Lake County v. Rollins
On May 13, 1889, the U.S. Supreme Court ruled in Lake County v. Rollins, 130 U.S. 662 (1889). The Constitution of Colorado of 1876 provided that no county could contract any debt by loan except for certain purposes therein named, and that such indebtedness could not exceed the rate therein named. When Lake County issued warrants in excess of the rate named, Rollins sued claiming that the rate was an absolute limitation upon all county indebtedness. Not only for the “purposes therein named,” but for every other purpose, including ordinary county expenses. The Court agreed with neither the conclusions of the lower court in favor of the plaintiff, nor the conclusions against the defendant and ruled in favor of the defendant based on the words in the constitution. The debt by loan limitations applied to certain purposes therein named, which did not extend to all county indebtedness.
In delivering the opinion of the Court, Justice Lamar established a well settled rule of law.
“To get at the thought or meaning expressed in a statute, a contract, or a constitution, the first resort in all cases is to the natural signification of the words in the order of grammatical arrangement in which the framers of the instrument have placed them. If the words convey a definite meaning which involves no absurdity nor any contradiction of other parts of the instrument, then that meaning, apparent on the face of the instrument, must be accepted, and neither the courts nor the legislature have the right to add to it or take from it.”
Connally v. General Const. Co
On January 4, 1926, the U.S. Supreme Court ruled in Connally v. General Const. Co., 269 U.S. 385 (1926). In 1921, Oklahoma Statutes provided “that not less than the current rate of per diem wages in the locality where the work is performed shall be paid to workmen. The Commissioner of Labor complained that the wage paid by General Construction Company (GCC) was only $3.20 per day, asserted the current rate in the locality was $3.60, and gave notice to comply. In the territory surrounding the work performed by GCC, a variety of work was performed, and it was impossible to determine if the sums paid by GCC or the amount designated by the commissioner or either constitute the current per diem wage in the locality. The Court ruled in favor of the plaintiff based on the facts that the statute contains no ascertainable standard of guilt; it cannot be determined with certainty what constitutes a current wage in any locality; and the term “locality” is fatally vague and uncertain.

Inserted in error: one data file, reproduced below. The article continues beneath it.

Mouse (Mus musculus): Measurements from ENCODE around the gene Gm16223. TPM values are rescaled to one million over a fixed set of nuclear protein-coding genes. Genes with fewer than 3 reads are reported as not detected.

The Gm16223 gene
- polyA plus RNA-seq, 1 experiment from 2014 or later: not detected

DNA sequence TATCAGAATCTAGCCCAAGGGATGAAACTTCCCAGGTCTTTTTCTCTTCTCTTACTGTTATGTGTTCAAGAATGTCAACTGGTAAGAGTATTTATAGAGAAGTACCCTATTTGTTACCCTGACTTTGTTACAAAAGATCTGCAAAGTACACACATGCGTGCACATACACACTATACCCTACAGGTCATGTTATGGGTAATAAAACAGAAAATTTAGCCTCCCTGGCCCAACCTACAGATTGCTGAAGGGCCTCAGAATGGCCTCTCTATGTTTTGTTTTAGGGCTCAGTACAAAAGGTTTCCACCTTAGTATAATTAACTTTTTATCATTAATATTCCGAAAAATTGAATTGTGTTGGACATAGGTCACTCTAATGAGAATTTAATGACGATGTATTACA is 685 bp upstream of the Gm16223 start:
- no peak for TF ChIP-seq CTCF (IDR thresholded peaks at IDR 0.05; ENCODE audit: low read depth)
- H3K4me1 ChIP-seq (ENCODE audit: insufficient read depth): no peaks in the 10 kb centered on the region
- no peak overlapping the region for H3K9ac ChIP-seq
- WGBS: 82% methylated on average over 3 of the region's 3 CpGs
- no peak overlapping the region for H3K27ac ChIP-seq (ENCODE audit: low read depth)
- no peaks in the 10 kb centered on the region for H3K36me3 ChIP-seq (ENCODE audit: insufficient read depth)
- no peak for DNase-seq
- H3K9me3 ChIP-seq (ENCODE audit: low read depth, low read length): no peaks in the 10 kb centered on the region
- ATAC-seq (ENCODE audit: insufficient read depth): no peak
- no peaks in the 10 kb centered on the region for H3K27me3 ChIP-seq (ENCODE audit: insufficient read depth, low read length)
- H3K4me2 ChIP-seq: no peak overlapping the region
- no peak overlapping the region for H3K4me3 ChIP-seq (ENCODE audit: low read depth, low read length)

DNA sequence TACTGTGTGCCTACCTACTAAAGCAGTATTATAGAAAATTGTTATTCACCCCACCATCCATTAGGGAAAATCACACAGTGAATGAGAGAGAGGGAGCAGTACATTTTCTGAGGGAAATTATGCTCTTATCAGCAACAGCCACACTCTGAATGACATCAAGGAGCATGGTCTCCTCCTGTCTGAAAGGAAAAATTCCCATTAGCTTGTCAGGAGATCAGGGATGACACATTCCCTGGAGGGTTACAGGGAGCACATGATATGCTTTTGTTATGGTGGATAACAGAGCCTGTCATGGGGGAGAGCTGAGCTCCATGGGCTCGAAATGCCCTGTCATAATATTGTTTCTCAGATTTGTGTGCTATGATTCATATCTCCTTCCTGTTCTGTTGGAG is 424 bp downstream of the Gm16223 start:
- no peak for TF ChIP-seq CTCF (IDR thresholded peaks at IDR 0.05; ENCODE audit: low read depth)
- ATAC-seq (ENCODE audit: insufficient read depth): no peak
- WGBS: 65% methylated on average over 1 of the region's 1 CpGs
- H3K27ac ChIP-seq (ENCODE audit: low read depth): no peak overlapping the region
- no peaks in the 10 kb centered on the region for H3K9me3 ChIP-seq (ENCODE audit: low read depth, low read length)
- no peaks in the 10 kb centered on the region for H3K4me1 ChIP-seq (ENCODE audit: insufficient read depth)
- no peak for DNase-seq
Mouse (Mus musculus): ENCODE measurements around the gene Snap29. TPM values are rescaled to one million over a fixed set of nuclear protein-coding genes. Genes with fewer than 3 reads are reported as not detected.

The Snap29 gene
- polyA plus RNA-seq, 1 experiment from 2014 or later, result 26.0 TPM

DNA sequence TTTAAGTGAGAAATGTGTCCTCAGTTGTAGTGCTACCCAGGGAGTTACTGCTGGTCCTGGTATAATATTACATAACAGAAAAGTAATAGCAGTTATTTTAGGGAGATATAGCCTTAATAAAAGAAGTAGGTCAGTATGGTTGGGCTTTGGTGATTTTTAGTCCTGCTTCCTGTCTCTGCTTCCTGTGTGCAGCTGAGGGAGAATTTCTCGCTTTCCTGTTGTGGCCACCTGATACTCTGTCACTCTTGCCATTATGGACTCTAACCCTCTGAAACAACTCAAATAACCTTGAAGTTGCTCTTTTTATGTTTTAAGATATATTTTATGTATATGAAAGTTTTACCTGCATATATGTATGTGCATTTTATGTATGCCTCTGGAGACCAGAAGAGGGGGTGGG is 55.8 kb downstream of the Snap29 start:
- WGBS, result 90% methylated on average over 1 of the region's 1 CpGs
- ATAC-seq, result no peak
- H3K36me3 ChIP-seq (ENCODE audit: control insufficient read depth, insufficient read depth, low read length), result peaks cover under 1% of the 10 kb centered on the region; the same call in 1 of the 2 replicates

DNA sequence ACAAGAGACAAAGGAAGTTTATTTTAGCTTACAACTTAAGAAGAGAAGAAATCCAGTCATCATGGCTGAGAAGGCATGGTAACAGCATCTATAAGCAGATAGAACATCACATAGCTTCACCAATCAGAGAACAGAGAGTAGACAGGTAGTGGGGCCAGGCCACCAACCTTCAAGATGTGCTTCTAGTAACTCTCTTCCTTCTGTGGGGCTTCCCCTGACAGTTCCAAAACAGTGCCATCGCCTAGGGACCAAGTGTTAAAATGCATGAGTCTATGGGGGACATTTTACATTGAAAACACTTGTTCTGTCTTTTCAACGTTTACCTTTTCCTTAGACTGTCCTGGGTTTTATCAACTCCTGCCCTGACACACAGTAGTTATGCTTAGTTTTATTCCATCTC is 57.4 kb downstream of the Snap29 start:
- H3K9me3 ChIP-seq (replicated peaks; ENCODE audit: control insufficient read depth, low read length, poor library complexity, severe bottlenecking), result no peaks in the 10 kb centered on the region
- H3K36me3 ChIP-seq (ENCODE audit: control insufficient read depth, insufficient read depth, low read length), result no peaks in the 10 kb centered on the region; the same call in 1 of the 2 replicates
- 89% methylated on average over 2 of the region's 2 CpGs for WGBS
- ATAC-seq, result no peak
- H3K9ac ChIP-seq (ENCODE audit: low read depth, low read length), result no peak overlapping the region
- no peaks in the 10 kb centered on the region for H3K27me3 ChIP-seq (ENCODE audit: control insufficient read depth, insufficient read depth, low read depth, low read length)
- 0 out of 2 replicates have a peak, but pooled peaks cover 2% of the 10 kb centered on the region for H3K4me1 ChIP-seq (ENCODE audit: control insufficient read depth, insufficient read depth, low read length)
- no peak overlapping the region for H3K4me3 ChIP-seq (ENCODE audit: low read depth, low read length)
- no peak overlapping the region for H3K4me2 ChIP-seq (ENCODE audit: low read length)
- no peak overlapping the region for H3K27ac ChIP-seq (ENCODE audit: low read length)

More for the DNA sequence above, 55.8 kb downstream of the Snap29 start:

In delivering the opinion of the Court, Justice Sutherland established a well settled rule of law.
“That the terms of a penal statute creating a new offense must be sufficiently explicit to inform those who are subject to it what conduct on their part will render them liable to its penalties, is a well-recognized requirement, consonant alike with ordinary notions of fair play and the settled rules of law. And a statute which either forbids or requires the doing of an act in terms so vague that men of common intelligence must necessarily guess at its meaning and differ as to its application, violates the first essential of due process of law.”
In both cases, it was the words in the governing document that mattered. In the first, the words involved no absurdity, nor any contradiction and the apparent meaning must be accepted. In the second, the words forbid or require an act in terms so vague that men of common intelligence must necessarily guess at its meaning and differ as to its application. The same standards apply to any FSIS document. If the words in a statute, regulation, inspection policy, or administrative procedure implemented by FSIS:
- involve no absurdity or contradiction, then their meaning must be accepted.
- are so vague that men of common intelligence guess at their meaning and differ as to their application, they do not support an enforcement action.